SINGAPORE — The Law Society is seeking to strike longtime barrister and lawyer Samuel Seow from the dockets following his assault on three female staff members he employed in 2018.
The Law Society, represented by Dhillon Dinesh Singh, Alisa Toh and Loong Tse Chuan, argued that Seow had not only brought the legal profession into disrepute, but had also demonstrated a lack of integrity in the way which he had painted his version of events to the media.
In a three-judge court on Monday (Feb. 28), lead attorney Singh said that because the context of the offenses was an employer-employee relationship, Seow had breached the trust his subordinates placed in him.
Seow still practices today. According to the Department of Justice Lawyer Directory, Seow is a consultant at Robert Wang & Woo LLP.
Seow pleaded guilty on July 27, 2020 to criminal charges involving force against Rachel Kang, a performer and events manager at Beam Artistes, and Brenda Kong, her niece and an attorney at Seow’s law firm. He also admitted two other counts, involving another employee.
Seow has yet to be convicted as his case has been adjourned for a hearing on his psychiatric issues.
Recording, footage of assault has gone viral
Reports of Seow’s assault on women first surfaced in 2018, with a 30-minute audio recording of an argument between Seow and his niece going viral. A year later, two videos capturing the acts of violence were posted online.
On April 17, 2018, Seow forcefully pushed Kang’s forehead with her finger and pushed the folders she was carrying. He was later captured raining slaps on Kong and punching another employee who tried to pull him away. He was eventually restrained by a male employee.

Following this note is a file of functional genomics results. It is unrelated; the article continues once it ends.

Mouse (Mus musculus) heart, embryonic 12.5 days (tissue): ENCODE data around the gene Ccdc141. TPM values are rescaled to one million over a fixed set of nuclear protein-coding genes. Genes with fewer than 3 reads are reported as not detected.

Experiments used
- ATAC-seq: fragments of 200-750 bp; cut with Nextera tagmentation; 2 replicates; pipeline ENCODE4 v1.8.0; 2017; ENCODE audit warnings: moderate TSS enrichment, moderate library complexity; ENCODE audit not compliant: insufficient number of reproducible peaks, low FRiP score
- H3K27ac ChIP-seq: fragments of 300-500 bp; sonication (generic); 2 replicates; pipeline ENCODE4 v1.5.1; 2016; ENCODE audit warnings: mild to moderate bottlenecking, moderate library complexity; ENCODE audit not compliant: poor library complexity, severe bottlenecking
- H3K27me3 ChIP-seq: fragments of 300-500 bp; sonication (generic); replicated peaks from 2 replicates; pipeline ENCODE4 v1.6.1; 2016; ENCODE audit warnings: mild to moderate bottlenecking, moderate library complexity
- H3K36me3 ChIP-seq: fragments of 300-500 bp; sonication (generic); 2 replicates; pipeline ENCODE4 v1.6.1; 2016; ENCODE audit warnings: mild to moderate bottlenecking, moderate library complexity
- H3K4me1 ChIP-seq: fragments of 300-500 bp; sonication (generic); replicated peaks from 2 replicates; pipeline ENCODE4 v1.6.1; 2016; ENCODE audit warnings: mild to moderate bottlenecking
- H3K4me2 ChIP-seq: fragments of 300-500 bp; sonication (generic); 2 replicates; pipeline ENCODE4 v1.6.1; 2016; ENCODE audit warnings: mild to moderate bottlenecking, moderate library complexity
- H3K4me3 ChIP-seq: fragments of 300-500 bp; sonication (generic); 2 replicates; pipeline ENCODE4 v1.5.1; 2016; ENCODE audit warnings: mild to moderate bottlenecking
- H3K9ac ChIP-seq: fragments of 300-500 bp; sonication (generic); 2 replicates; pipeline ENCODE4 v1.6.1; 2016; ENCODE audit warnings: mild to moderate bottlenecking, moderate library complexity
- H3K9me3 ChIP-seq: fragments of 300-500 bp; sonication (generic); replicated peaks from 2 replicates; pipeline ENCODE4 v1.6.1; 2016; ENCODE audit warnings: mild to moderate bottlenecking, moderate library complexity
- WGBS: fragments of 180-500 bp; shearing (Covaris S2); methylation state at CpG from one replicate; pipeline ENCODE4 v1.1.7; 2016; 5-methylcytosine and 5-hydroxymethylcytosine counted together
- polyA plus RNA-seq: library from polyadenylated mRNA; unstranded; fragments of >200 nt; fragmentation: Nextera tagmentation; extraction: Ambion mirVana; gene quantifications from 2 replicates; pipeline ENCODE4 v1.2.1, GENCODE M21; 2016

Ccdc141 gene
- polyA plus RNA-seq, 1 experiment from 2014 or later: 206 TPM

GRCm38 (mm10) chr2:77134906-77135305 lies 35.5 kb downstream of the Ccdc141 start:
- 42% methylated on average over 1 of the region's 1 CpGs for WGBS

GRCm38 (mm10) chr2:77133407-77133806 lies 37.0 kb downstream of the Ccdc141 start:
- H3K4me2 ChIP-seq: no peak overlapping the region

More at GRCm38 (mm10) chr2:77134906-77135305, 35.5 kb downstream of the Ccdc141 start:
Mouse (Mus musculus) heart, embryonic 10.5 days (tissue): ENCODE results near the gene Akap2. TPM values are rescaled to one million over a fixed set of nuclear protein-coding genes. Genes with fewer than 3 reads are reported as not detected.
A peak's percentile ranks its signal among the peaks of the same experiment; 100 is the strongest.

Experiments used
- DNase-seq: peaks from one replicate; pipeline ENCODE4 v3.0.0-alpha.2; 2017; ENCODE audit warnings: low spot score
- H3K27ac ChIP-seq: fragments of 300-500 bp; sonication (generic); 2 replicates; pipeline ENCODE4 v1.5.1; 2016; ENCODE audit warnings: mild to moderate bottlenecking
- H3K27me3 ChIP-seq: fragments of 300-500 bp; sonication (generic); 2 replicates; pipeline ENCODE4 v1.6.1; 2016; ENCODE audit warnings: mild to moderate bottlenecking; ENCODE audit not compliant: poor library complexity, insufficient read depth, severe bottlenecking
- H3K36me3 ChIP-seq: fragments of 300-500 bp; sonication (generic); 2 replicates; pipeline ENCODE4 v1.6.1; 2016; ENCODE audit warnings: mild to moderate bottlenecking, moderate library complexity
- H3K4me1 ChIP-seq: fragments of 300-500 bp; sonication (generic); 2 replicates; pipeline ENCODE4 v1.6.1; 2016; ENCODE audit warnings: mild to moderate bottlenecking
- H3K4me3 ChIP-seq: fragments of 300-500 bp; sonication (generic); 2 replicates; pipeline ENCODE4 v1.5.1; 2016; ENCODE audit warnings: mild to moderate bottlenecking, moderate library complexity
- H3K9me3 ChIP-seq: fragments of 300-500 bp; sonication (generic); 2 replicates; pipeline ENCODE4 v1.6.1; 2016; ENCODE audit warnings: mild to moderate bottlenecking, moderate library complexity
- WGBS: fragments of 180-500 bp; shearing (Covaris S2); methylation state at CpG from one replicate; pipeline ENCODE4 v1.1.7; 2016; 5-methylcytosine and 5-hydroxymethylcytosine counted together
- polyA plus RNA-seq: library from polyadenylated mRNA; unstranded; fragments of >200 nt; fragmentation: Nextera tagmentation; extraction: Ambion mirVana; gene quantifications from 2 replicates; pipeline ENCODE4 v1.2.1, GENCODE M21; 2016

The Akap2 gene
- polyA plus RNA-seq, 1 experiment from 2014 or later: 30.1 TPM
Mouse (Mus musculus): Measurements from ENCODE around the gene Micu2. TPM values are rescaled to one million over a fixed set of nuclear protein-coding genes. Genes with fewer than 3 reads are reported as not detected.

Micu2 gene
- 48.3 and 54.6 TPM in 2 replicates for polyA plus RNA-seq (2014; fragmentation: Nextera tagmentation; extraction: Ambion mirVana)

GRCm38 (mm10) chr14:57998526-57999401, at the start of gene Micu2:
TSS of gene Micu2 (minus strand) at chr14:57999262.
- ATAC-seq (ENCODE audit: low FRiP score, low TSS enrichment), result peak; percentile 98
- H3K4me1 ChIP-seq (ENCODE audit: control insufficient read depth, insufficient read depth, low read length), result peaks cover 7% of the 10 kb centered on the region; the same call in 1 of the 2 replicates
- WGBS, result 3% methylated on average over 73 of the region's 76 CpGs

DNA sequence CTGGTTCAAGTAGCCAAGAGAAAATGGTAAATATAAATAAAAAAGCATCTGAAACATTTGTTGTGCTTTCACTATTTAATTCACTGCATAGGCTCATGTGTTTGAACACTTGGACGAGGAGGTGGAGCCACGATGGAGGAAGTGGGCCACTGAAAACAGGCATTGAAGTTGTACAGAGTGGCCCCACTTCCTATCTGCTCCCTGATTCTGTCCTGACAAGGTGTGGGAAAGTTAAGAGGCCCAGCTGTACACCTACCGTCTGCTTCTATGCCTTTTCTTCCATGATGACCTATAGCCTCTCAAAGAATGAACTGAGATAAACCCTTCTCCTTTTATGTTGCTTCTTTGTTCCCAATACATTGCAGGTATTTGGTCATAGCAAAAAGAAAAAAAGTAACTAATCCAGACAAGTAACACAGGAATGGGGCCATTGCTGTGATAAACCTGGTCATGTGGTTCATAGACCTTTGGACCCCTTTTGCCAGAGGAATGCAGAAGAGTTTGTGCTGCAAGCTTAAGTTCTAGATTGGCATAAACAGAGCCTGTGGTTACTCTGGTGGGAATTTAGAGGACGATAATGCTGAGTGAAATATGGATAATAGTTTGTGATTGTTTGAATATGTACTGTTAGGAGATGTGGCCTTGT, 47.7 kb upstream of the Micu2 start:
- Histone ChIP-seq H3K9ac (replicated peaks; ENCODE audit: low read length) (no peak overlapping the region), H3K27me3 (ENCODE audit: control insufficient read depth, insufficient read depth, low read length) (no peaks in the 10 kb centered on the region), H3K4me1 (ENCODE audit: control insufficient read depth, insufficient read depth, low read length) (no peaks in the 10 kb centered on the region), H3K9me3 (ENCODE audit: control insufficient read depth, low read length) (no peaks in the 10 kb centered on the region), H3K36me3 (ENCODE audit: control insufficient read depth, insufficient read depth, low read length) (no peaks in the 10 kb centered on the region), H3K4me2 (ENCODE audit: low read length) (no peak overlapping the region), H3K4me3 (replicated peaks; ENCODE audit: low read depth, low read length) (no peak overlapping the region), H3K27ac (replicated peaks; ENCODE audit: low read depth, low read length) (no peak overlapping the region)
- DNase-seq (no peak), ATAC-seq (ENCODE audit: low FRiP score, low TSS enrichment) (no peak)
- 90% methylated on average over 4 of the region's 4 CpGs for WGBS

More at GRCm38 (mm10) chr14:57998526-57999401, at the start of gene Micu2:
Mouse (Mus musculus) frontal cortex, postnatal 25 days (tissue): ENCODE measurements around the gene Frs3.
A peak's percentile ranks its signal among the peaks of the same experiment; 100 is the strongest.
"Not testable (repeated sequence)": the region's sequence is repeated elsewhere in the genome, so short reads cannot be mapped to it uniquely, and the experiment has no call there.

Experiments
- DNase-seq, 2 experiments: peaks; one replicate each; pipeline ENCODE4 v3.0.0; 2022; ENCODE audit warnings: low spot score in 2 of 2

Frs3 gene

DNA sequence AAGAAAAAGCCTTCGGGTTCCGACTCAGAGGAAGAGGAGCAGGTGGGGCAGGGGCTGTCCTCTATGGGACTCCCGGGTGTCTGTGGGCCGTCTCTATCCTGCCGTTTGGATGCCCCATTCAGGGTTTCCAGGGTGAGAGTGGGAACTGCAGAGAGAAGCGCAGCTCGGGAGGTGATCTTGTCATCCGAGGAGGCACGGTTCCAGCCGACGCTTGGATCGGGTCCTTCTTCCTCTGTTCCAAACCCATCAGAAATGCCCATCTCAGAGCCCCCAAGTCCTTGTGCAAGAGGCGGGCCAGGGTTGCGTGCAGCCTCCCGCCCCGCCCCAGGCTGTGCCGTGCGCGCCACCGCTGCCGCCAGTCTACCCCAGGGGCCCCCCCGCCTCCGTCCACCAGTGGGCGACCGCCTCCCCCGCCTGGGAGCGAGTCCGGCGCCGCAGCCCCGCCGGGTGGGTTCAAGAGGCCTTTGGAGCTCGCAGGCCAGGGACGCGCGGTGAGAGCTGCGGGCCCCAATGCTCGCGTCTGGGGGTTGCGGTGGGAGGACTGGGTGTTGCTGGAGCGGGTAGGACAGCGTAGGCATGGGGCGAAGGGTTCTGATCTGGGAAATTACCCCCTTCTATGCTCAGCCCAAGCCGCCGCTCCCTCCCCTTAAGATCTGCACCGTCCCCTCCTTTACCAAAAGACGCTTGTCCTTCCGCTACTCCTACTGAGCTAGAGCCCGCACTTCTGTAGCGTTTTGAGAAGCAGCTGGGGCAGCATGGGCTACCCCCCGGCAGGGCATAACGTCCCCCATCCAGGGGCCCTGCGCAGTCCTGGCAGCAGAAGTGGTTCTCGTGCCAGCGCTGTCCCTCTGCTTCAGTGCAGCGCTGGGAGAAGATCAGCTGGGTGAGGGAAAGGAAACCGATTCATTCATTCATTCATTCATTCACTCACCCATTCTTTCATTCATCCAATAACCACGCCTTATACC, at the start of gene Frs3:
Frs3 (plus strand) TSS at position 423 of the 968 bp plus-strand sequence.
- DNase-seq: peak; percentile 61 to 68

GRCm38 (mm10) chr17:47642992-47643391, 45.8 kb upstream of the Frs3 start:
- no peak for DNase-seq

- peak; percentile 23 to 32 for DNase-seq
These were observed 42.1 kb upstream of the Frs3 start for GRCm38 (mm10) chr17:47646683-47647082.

As a result of his criminal case, the Law Society brought eight counts of misconduct against him unbecoming an attorney and an attorney to a disciplinary tribunal. Seow pleaded guilty to all eight counts and Monday’s hearing was to decide the appropriate sentence.
Not unique, says the Bar
Arguing before Chief Justice Sundaresh Menon and Appeals Judges Andrew Phang and Steven Chong, Singh said Seow’s conduct had been unacceptable, regardless of the skill of the employee.
“(Seow) we have to point out that he is a 19-year-old senior member of the bar,” said Singh, who added that the incident was not one-time, but showed an unacceptable pattern of behavior over the course of the incident. time.
Seow’s lack of integrity was evidenced by the way he presented a contradictory account with the facts to which he pleaded guilty. Seow had given interviews to media accusing the victims and downplayed the incident on a Facebook post.
Singh argued that Seow made matters worse by “bringing the whole incident into the public eye” through the media, with “little regard for the victim’s truth”, showing that his only concern seemed to be his own reputation. .
Regarding Seow’s adjustment disorder diagnosis, Singh said it was not made until a year after the incident and Seow’s psychiatrist did not explain how it contributed to the offence.
If the judges don’t disbar Seow, the Law Society will seek a four-year suspension.
Slaps with lots of drama
Representing Seow, lawyers Eugene Thuraisingam, Chooi Jing Yen, Johannes Hadi and Genghis Koh argued that Seow had been stressed during the offenses and had since taken steps to see his psychiatrist.
Thuraisingam said Seow recognized he had fallen short of the ideals of what is required of the profession and was prepared to accept the necessary consequences.
However, CJ Menon was unconvinced, saying, “That doesn’t break the ice because every lawyer who has a serious practice is stressed and you know it. You represent death row inmates, you know how stressful this job is… I don’t think stress is a relevant factor in this context.
Asked by Appeals Judge Chong about the appropriate punishment, Thuraisingam drew the court’s attention to the circumstances of the case and sought to differentiate between degrees of violence, adding that Seow’s assaults were not ” extremely hard blows” but very violent slaps. drama.
In response, the Chief Justice noted that Seow’s video did not “fit” the narrative Thuraisingam was presenting.
Appeals Judge Phang also cautioned Thuraisingam against “slicing” the incident, but looking at it holistically. “I think it may do more harm than good to justify something that ultimately cannot be justified,” Judge said.
The Three-Judge Court will deliver its judgment at a later date.
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